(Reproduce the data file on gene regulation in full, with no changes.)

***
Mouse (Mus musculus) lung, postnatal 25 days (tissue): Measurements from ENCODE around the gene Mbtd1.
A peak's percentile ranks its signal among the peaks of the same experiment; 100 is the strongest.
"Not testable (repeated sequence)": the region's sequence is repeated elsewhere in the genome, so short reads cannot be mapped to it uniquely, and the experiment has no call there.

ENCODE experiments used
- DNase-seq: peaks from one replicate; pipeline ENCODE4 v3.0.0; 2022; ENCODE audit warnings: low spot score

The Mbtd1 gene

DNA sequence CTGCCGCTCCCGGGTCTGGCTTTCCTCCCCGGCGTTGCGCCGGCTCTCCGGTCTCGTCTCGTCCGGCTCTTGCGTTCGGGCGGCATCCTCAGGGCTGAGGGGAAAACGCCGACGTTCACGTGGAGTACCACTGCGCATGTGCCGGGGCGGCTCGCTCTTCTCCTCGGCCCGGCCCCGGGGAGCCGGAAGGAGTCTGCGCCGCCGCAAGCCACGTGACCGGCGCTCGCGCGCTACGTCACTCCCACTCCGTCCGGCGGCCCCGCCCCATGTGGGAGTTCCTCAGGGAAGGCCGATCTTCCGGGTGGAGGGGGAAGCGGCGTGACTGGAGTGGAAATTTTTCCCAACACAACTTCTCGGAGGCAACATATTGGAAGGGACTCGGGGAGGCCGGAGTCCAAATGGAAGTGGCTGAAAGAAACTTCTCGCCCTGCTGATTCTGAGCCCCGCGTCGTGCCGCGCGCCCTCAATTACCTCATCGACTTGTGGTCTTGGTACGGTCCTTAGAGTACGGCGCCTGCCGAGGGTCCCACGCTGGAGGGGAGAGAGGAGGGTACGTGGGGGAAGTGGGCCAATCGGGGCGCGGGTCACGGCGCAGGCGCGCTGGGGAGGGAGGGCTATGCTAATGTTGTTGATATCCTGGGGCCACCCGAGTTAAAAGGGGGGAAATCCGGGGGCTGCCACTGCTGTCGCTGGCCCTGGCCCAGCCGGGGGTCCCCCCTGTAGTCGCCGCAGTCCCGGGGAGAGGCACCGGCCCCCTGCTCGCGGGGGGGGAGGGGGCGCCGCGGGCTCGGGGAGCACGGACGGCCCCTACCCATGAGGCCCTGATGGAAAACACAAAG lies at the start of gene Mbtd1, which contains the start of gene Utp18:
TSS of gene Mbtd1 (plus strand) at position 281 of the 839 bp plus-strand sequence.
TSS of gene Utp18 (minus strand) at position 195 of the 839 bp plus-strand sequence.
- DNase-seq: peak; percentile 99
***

Mouse (Mus musculus) lung, postnatal 25 days (tissue): Measurements from ENCODE around the gene Mbtd1.
A peak's percentile ranks its signal among the peaks of the same experiment; 100 is the strongest.
"Not testable (repeated sequence)": the region's sequence is repeated elsewhere in the genome, so short reads cannot be mapped to it uniquely, and the experiment has no call there.

ENCODE experiments used
- DNase-seq: peaks from one replicate; pipeline ENCODE4 v3.0.0; 2022; ENCODE audit warnings: low spot score

The Mbtd1 gene

DNA sequence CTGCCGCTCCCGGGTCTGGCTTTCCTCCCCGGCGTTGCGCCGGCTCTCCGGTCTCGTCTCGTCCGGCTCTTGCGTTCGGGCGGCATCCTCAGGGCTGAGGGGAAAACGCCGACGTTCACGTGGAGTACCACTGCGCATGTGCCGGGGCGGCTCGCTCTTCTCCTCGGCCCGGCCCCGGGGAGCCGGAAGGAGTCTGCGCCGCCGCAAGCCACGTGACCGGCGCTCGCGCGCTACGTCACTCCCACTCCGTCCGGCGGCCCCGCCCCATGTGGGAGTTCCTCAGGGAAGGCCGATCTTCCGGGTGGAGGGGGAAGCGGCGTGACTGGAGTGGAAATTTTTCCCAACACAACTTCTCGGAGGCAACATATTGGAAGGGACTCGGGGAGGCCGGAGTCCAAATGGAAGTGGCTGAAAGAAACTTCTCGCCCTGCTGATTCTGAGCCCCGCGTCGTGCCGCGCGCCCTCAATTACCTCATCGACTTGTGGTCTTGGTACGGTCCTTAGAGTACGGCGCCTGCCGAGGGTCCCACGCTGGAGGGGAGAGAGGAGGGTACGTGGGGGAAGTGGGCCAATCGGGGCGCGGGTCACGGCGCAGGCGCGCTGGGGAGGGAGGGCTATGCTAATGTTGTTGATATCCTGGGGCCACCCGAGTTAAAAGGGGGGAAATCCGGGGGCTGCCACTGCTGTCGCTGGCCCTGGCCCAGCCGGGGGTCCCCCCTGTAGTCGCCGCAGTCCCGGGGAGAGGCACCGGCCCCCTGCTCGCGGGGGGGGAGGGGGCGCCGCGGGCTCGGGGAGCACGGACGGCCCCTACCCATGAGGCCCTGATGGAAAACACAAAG lies at the start of gene Mbtd1, which contains the start of gene Utp18:
TSS of gene Mbtd1 (plus strand) at position 281 of the 839 bp plus-strand sequence.
TSS of gene Utp18 (minus strand) at position 195 of the 839 bp plus-strand sequence.
- DNase-seq: peak; percentile 99